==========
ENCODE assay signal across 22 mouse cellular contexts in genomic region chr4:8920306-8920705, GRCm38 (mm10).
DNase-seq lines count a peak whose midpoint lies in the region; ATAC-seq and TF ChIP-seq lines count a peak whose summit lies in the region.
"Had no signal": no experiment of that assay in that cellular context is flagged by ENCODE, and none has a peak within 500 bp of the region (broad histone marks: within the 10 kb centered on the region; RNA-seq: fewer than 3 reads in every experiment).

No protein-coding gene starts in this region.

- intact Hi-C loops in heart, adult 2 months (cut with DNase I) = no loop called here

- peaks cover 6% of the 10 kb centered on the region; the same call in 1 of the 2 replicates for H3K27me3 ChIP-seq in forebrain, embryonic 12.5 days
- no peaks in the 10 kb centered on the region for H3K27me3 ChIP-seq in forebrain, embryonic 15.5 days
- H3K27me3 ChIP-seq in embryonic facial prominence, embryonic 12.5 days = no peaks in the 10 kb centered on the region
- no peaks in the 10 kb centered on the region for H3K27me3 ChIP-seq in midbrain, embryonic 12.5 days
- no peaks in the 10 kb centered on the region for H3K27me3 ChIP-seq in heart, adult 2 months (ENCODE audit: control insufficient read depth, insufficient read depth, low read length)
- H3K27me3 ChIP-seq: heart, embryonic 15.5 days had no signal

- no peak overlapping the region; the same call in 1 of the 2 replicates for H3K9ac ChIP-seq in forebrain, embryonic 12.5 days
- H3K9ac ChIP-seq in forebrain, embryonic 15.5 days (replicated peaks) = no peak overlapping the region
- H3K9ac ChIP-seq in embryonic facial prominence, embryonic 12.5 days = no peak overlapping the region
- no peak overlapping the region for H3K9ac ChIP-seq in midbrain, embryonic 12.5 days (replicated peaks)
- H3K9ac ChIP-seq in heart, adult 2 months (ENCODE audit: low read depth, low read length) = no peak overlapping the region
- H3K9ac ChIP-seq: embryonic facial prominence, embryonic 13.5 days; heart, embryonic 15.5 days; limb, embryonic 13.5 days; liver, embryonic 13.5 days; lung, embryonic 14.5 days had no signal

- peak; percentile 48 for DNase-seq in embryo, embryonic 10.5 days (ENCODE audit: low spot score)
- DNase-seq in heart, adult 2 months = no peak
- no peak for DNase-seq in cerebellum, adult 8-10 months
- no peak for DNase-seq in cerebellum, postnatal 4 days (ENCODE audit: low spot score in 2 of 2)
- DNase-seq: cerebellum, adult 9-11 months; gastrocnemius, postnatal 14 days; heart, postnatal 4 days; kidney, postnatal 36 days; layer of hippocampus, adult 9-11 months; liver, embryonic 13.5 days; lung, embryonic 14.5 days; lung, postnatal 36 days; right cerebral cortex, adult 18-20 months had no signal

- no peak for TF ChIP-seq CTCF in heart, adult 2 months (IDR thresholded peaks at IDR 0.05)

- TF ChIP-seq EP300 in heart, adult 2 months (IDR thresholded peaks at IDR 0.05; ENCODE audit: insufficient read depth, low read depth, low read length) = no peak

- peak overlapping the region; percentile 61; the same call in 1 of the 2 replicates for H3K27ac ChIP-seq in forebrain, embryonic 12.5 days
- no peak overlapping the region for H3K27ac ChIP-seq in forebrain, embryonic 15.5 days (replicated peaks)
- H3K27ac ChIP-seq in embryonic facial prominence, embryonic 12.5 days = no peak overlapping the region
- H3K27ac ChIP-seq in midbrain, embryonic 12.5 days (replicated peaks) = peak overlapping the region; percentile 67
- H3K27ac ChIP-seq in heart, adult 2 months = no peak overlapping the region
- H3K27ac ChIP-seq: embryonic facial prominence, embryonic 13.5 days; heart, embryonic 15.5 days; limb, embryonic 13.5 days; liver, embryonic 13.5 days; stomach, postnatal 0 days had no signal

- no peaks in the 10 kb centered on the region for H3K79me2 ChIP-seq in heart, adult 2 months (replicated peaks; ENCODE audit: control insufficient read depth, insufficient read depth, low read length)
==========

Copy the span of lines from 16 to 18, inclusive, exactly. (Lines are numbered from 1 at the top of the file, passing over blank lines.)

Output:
- H3K9ac ChIP-seq in heart, adult 2 months (ENCODE audit: low read depth, low read length) = no peak overlapping the region
- H3K9ac ChIP-seq: embryonic facial prominence, embryonic 13.5 days; heart, embryonic 15.5 days; limb, embryonic 13.5 days; liver, embryonic 13.5 days; lung, embryonic 14.5 days had no signal

- peak; percentile 48 for DNase-seq in embryo, embryonic 10.5 days (ENCODE audit: low spot score)